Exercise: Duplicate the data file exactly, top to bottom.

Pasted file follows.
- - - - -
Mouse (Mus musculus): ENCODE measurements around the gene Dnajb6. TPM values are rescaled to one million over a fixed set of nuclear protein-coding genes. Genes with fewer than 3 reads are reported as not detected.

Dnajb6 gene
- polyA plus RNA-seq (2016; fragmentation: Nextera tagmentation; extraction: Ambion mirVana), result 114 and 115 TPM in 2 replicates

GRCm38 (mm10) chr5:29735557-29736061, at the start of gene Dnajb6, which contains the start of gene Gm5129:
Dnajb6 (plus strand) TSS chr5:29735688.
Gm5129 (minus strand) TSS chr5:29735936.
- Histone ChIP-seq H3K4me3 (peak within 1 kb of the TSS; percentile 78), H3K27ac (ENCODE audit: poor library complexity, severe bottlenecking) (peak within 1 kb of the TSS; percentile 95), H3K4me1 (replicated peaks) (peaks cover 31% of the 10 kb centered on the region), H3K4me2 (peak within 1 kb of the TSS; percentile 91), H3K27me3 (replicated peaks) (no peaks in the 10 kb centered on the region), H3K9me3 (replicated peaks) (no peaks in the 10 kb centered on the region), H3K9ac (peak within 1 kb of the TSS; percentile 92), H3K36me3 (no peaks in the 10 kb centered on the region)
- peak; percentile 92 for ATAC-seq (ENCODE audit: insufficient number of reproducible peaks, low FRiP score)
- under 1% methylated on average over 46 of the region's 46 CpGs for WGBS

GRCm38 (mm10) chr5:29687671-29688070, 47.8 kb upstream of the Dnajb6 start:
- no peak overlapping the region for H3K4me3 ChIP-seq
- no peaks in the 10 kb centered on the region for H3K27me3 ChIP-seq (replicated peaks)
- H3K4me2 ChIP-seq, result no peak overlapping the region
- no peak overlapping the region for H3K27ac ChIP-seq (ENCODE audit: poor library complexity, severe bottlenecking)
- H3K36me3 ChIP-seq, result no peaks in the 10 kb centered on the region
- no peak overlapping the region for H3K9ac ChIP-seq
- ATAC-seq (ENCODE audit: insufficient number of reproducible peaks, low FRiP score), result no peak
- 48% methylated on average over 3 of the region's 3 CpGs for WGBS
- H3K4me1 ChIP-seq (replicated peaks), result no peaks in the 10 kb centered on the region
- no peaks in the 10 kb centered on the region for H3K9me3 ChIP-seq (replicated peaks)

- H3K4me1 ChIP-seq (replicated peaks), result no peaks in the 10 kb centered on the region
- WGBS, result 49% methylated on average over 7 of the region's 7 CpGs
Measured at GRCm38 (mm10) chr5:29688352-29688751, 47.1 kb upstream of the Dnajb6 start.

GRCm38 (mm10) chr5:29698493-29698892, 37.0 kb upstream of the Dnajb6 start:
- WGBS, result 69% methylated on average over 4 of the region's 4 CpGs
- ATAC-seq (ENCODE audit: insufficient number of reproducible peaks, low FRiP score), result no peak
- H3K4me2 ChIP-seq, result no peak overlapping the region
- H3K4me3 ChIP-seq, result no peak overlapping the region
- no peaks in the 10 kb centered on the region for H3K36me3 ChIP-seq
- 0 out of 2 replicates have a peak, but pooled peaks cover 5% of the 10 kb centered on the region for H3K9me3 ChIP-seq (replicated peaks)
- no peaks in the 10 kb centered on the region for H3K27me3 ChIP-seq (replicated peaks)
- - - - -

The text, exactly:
Mouse (Mus musculus): ENCODE measurements around the gene Dnajb6. TPM values are rescaled to one million over a fixed set of nuclear protein-coding genes. Genes with fewer than 3 reads are reported as not detected.

Dnajb6 gene
- polyA plus RNA-seq (2016; fragmentation: Nextera tagmentation; extraction: Ambion mirVana), result 114 and 115 TPM in 2 replicates

GRCm38 (mm10) chr5:29735557-29736061, at the start of gene Dnajb6, which contains the start of gene Gm5129:
Dnajb6 (plus strand) TSS chr5:29735688.
Gm5129 (minus strand) TSS chr5:29735936.
- Histone ChIP-seq H3K4me3 (peak within 1 kb of the TSS; percentile 78), H3K27ac (ENCODE audit: poor library complexity, severe bottlenecking) (peak within 1 kb of the TSS; percentile 95), H3K4me1 (replicated peaks) (peaks cover 31% of the 10 kb centered on the region), H3K4me2 (peak within 1 kb of the TSS; percentile 91), H3K27me3 (replicated peaks) (no peaks in the 10 kb centered on the region), H3K9me3 (replicated peaks) (no peaks in the 10 kb centered on the region), H3K9ac (peak within 1 kb of the TSS; percentile 92), H3K36me3 (no peaks in the 10 kb centered on the region)
- peak; percentile 92 for ATAC-seq (ENCODE audit: insufficient number of reproducible peaks, low FRiP score)
- under 1% methylated on average over 46 of the region's 46 CpGs for WGBS

GRCm38 (mm10) chr5:29687671-29688070, 47.8 kb upstream of the Dnajb6 start:
- no peak overlapping the region for H3K4me3 ChIP-seq
- no peaks in the 10 kb centered on the region for H3K27me3 ChIP-seq (replicated peaks)
- H3K4me2 ChIP-seq, result no peak overlapping the region
- no peak overlapping the region for H3K27ac ChIP-seq (ENCODE audit: poor library complexity, severe bottlenecking)
- H3K36me3 ChIP-seq, result no peaks in the 10 kb centered on the region
- no peak overlapping the region for H3K9ac ChIP-seq
- ATAC-seq (ENCODE audit: insufficient number of reproducible peaks, low FRiP score), result no peak
- 48% methylated on average over 3 of the region's 3 CpGs for WGBS
- H3K4me1 ChIP-seq (replicated peaks), result no peaks in the 10 kb centered on the region
- no peaks in the 10 kb centered on the region for H3K9me3 ChIP-seq (replicated peaks)

- H3K4me1 ChIP-seq (replicated peaks), result no peaks in the 10 kb centered on the region
- WGBS, result 49% methylated on average over 7 of the region's 7 CpGs
Measured at GRCm38 (mm10) chr5:29688352-29688751, 47.1 kb upstream of the Dnajb6 start.

GRCm38 (mm10) chr5:29698493-29698892, 37.0 kb upstream of the Dnajb6 start:
- WGBS, result 69% methylated on average over 4 of the region's 4 CpGs
- ATAC-seq (ENCODE audit: insufficient number of reproducible peaks, low FRiP score), result no peak
- H3K4me2 ChIP-seq, result no peak overlapping the region
- H3K4me3 ChIP-seq, result no peak overlapping the region
- no peaks in the 10 kb centered on the region for H3K36me3 ChIP-seq
- 0 out of 2 replicates have a peak, but pooled peaks cover 5% of the 10 kb centered on the region for H3K9me3 ChIP-seq (replicated peaks)
- no peaks in the 10 kb centered on the region for H3K27me3 ChIP-seq (replicated peaks)